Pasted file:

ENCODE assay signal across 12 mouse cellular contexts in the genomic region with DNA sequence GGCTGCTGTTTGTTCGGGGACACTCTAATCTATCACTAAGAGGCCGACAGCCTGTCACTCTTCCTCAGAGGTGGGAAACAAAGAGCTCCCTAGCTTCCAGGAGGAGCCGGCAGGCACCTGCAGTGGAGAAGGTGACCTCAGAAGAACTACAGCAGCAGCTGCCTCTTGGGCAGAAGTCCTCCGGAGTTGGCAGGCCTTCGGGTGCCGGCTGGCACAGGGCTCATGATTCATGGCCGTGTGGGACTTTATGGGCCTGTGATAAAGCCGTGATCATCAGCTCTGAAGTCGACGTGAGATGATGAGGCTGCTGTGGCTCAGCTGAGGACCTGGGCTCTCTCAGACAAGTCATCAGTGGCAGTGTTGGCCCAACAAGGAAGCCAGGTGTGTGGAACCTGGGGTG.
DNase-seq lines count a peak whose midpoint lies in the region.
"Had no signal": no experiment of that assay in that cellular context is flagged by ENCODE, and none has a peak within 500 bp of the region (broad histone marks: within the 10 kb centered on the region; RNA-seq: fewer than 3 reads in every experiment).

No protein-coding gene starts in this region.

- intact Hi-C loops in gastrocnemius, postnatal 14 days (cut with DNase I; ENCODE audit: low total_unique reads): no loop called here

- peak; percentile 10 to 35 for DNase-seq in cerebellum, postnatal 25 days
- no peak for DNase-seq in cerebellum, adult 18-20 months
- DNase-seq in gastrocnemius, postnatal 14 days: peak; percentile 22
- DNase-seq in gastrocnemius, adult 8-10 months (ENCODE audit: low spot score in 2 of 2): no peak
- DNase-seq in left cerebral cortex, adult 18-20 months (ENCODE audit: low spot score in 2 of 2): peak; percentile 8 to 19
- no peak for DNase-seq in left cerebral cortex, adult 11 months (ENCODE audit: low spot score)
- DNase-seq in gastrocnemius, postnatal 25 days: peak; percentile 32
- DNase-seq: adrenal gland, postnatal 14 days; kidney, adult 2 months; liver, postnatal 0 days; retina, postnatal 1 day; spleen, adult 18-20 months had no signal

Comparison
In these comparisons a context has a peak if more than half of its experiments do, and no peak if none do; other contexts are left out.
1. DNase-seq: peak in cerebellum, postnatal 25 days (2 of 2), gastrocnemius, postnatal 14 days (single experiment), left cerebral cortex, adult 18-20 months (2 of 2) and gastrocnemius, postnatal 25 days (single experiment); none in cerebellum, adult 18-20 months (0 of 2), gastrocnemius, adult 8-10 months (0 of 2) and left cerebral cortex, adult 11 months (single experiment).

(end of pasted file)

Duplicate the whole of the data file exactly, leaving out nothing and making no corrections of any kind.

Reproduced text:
ENCODE assay signal across 12 mouse cellular contexts in the genomic region with DNA sequence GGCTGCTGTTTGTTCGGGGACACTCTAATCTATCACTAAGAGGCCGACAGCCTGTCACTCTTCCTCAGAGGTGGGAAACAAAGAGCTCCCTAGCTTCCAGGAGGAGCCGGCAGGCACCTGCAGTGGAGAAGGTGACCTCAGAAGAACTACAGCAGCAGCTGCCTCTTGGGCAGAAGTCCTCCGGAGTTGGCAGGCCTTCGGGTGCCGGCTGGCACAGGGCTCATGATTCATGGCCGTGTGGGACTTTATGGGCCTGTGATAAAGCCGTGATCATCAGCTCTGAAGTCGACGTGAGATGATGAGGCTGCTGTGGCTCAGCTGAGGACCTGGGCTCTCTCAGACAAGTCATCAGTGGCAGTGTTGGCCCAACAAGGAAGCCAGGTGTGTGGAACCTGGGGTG.
DNase-seq lines count a peak whose midpoint lies in the region.
"Had no signal": no experiment of that assay in that cellular context is flagged by ENCODE, and none has a peak within 500 bp of the region (broad histone marks: within the 10 kb centered on the region; RNA-seq: fewer than 3 reads in every experiment).

No protein-coding gene starts in this region.

- intact Hi-C loops in gastrocnemius, postnatal 14 days (cut with DNase I; ENCODE audit: low total_unique reads): no loop called here

- peak; percentile 10 to 35 for DNase-seq in cerebellum, postnatal 25 days
- no peak for DNase-seq in cerebellum, adult 18-20 months
- DNase-seq in gastrocnemius, postnatal 14 days: peak; percentile 22
- DNase-seq in gastrocnemius, adult 8-10 months (ENCODE audit: low spot score in 2 of 2): no peak
- DNase-seq in left cerebral cortex, adult 18-20 months (ENCODE audit: low spot score in 2 of 2): peak; percentile 8 to 19
- no peak for DNase-seq in left cerebral cortex, adult 11 months (ENCODE audit: low spot score)
- DNase-seq in gastrocnemius, postnatal 25 days: peak; percentile 32
- DNase-seq: adrenal gland, postnatal 14 days; kidney, adult 2 months; liver, postnatal 0 days; retina, postnatal 1 day; spleen, adult 18-20 months had no signal

Comparison
In these comparisons a context has a peak if more than half of its experiments do, and no peak if none do; other contexts are left out.
1. DNase-seq: peak in cerebellum, postnatal 25 days (2 of 2), gastrocnemius, postnatal 14 days (single experiment), left cerebral cortex, adult 18-20 months (2 of 2) and gastrocnemius, postnatal 25 days (single experiment); none in cerebellum, adult 18-20 months (0 of 2), gastrocnemius, adult 8-10 months (0 of 2) and left cerebral cortex, adult 11 months (single experiment).